Since I get this question more and more these days, I’ve lately worked my way around to a short-hand response:
Poetry, fiction, or other literary work that depends on the distinctive behavioral, visual, or material properties of computers, computer networks, and code for its composition, execution, and reception.
What I like about this tripartite definition, I suppose, is that I think it manages to capture the mutual role of author, reader, and machine, as well as aspects of computers themselves as platform, display, and medium. (Of course it begs other questions, such as what is literature and what is a computer.)
Better answers are no doubt going to be found at the upcoming MITH/ELO symposium on the Future of Electronic Literature, here at Maryland in May. Have you registered yet?
Kari tipped me off to this one, as she does about so much that’s cool on the Web these days; here’s a pipe she did for her fabulous Rip, Mix, and Burn: Social Creativity Online classes here at Maryland this spring (and here’s the syllabus).
There’s an interesting sequence in Michael Wesch’s awesome Web 2.0 … The Machine is Us/ing Us, which by now everyone has watched and re-watched. The sequence I have in mind is at approximately :26-:46.
This is Wesch demonstrating the linking potential of digital text, specifically hypertext, through a rhetorical move that operates both visually and verbally: the mouse pointer clicks the words “here” and “here” and “here,” which shift to a fresh locale on the screen with each click, as does the word “anywhere.” Clearly Wesch is keen to underscore the spatial dimension of hypertext, its ability to transport us somewhere.
Well and good, though of course one could offer up the predictable critiques to the conceit of geo-spatial displacement in the digital realm. But that’s not what interests me here. Because a curious thing happens next: he links to the WayBack Machine, introducing an overt temporal or chronological element into the proceedings, which is only underscored by a close-up of the mouse pointer clicking the button marked “Take Me Back.” (For those who may not know, the WayBack Machine is a production of the Internet Archive, an independent effort that is currently the closest thing we have to an archival capture of the Web’s shape-shifting history.) We see the mouse pointer select a Yahoo page from October, 1996, before the screen dissolves into code, and an explanation of the way HTML was munging form and content at the time.
The contrast to the spatial emphasis immediately preceding the appearance of the WayBack Machine is striking in the overall context of the piece, which is overwhelmingly focused on the dilating Now of linkage, connections, sharing, communicating, mashing, mixing. But there’s a lesson here too for Web 2.0, which is that Web 1.0 has done a conspicuously poor job of preserving its own past. (Brewster Khale, who is the driving force behind the Internet Archive, has performed Herculean efforts, but that fact that his is a private effort, run, I believe, out of a basement in San Francisco’s Presidio, reinforces rather than diminishes the point.) This is important not just because one day they’ll be a Web 3.0 and maybe a Web 20.0, but because it reminds is that “the Web,” as a gestalt, is still a very heterogeneous environment, and that Web 2.0 hotspots like Blogger and YouTube and Flickr are part and parcel of a network that is paradoxically alive with elements of its digital past. Web 2.0, in other words, should not become a totalizing identity for the Web; conceived of as a network of files and servers and protocols, the Web remains a riot of different data standards, interface cultures, and yes, social practices. The Drudge Report, still apparently hand-coded in vanilla HTML and—tellingly—fodder of first resort for many a Web 2.0 blogger, is as good an example as any.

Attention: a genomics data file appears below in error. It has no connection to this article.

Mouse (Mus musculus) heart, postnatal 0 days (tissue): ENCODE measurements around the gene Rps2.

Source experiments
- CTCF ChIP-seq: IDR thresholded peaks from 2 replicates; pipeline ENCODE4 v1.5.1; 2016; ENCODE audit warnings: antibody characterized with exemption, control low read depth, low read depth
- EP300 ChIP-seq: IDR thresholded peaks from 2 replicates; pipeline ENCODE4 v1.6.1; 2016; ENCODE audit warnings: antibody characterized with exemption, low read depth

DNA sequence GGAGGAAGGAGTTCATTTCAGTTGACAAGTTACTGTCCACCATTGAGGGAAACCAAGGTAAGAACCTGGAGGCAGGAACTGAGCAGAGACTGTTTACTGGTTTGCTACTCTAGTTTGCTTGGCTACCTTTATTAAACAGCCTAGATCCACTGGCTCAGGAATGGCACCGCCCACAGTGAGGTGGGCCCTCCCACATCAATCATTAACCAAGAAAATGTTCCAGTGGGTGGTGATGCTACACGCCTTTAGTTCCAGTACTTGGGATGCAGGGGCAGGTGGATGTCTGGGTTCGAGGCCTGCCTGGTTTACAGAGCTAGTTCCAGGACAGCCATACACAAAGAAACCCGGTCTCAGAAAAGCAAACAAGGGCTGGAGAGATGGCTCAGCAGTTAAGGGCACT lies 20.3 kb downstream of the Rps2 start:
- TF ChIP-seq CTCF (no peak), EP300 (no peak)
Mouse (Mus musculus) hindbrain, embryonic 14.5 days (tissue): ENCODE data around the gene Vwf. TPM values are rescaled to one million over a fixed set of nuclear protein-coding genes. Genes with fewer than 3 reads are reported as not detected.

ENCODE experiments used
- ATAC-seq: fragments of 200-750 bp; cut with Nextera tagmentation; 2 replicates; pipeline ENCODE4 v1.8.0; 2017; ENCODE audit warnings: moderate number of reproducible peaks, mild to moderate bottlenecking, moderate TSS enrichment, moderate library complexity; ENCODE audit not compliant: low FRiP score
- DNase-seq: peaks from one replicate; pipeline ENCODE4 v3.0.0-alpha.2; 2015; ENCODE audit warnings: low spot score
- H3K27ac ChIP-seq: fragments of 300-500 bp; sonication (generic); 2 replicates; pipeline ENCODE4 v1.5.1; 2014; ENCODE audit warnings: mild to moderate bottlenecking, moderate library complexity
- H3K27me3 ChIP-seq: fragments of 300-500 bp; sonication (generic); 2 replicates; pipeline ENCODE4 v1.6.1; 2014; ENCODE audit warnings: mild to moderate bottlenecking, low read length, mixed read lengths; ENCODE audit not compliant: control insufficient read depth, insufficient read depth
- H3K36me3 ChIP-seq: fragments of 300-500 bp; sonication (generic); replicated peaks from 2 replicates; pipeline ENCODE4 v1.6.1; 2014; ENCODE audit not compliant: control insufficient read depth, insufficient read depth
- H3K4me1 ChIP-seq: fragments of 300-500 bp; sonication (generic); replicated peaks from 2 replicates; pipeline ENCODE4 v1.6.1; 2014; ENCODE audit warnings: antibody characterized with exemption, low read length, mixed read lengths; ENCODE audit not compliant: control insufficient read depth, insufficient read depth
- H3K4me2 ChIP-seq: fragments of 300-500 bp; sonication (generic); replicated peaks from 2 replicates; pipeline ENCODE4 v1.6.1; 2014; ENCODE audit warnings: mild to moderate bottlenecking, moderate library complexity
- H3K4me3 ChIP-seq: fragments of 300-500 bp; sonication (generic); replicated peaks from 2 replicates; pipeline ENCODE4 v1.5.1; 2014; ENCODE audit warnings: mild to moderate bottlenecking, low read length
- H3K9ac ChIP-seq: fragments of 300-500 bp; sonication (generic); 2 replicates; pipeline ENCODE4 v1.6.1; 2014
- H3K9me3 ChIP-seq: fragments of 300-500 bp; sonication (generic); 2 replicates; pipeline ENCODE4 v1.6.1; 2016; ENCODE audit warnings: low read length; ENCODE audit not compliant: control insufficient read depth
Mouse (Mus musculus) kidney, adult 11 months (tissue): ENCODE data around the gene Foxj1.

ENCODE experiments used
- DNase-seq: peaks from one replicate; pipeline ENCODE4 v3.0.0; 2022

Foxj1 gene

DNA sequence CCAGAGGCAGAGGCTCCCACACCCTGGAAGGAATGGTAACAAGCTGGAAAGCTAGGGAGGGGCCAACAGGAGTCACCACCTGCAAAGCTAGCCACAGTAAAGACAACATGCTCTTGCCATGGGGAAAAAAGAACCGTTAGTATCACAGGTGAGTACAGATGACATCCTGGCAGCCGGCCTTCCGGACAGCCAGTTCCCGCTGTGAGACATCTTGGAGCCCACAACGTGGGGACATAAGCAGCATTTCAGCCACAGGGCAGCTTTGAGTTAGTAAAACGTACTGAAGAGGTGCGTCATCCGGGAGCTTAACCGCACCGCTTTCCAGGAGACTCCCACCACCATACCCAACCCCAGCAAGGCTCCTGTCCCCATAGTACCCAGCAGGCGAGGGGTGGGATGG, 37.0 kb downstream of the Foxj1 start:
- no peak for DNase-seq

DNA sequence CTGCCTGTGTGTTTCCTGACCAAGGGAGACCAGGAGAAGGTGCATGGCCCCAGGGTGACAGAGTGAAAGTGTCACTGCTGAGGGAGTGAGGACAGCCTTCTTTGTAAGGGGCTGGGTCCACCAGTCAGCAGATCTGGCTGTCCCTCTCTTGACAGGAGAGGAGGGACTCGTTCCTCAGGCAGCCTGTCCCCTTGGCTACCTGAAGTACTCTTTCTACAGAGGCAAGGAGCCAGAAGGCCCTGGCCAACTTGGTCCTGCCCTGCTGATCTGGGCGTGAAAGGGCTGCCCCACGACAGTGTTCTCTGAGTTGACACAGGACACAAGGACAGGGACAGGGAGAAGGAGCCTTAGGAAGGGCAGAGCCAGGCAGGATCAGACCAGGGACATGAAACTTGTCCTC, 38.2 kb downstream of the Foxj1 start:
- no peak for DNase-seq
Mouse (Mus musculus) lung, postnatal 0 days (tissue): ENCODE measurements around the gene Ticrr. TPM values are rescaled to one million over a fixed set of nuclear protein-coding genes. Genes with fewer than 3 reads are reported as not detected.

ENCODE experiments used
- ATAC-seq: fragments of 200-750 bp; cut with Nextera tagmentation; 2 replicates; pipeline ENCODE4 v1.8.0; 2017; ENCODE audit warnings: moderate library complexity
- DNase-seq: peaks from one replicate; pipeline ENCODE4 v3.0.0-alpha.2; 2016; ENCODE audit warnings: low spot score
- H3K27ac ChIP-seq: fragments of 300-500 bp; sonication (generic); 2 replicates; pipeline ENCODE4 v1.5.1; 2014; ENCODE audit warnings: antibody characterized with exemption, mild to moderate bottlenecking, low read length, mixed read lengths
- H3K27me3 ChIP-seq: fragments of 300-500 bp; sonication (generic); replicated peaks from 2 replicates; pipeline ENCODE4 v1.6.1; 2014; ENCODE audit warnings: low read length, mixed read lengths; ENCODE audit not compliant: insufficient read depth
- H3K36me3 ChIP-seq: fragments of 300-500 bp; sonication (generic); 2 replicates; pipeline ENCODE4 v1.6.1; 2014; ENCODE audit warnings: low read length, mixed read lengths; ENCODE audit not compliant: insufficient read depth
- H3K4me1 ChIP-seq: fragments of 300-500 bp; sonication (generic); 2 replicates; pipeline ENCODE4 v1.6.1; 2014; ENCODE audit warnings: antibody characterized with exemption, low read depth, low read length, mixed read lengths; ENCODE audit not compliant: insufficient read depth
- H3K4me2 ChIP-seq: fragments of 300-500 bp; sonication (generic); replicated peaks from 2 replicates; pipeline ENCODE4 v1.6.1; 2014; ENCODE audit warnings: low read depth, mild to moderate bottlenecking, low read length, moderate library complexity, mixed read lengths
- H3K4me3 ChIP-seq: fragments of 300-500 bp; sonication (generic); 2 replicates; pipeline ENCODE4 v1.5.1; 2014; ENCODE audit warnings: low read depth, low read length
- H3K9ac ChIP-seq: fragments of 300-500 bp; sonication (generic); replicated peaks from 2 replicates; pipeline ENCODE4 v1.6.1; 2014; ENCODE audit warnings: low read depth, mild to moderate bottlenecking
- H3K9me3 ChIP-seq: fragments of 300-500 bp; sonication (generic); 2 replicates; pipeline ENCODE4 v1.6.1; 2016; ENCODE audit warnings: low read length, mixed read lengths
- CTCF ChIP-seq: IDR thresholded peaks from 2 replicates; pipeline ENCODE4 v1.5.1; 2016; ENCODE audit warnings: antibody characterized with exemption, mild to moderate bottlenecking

We love Web 2.0, but the notion that we’ve remade the Web (not to say the world) overnight will ultimately prove as thin and unreflective as that tawdry mirror-coating on the recent “YOU” Time Magazine cover. Wesch clearly knows this, let’s make sure the rest of us do too.
Registration is now open for the Electronic Literature Organization and MITH’s May 3rd public symposium on The Future of Electronic Literature. Keynotes are N. Katherine Hayles (UCLA) and Kenneth Thibodeau (National Archives), but that’s just the beginning of the list of terrific people who will be in attendance. Space is limited, so reserve early!
A few days ago Steve Ramsay wrote a post entitled Text Analysis in the Wild. It discussed the phenomenon of the visualization widget attached to a New York Times article on the 2007 State of the Union (the article is apparently already consigned to the newspaper’s pay-per-view archives). The widget, however, enabled you to analyze how frequently various words (like “Iraq”) appeared in the President’s addresses over the course of his term.
The appearance of such a widget in the sidebar of a mainstream news publication suggests that the venerable humanities computing disciplines of text analysis and visualization may be on the verge of becoming mainstream. Here are two more such applications:
TagCrowd is a quick and easy to use online tool that generates tag clouds based on word frequency from a text you either upload or copy and paste into the input window. Here’s a tag cloud of “The Yellow Wall Paper,” which I did for my current undergraduate class:
Many Eyes, meanwhile, is the brainchild of the creative and prolific Martin Wattenberg. Users are encouraged to upload their own data sets and explore them using a palette of available visualizations.
On an academic front, Geoffrey Rockwell has been collecting essays on humanities computing and setting them up for analysis with the impressive array of TAPoR Portal text analysis tools. Here’s an image he sent me of a visual collocation of one of my own pieces:
Finally, MONK has been funded by Mellon. What is MONK? Check here!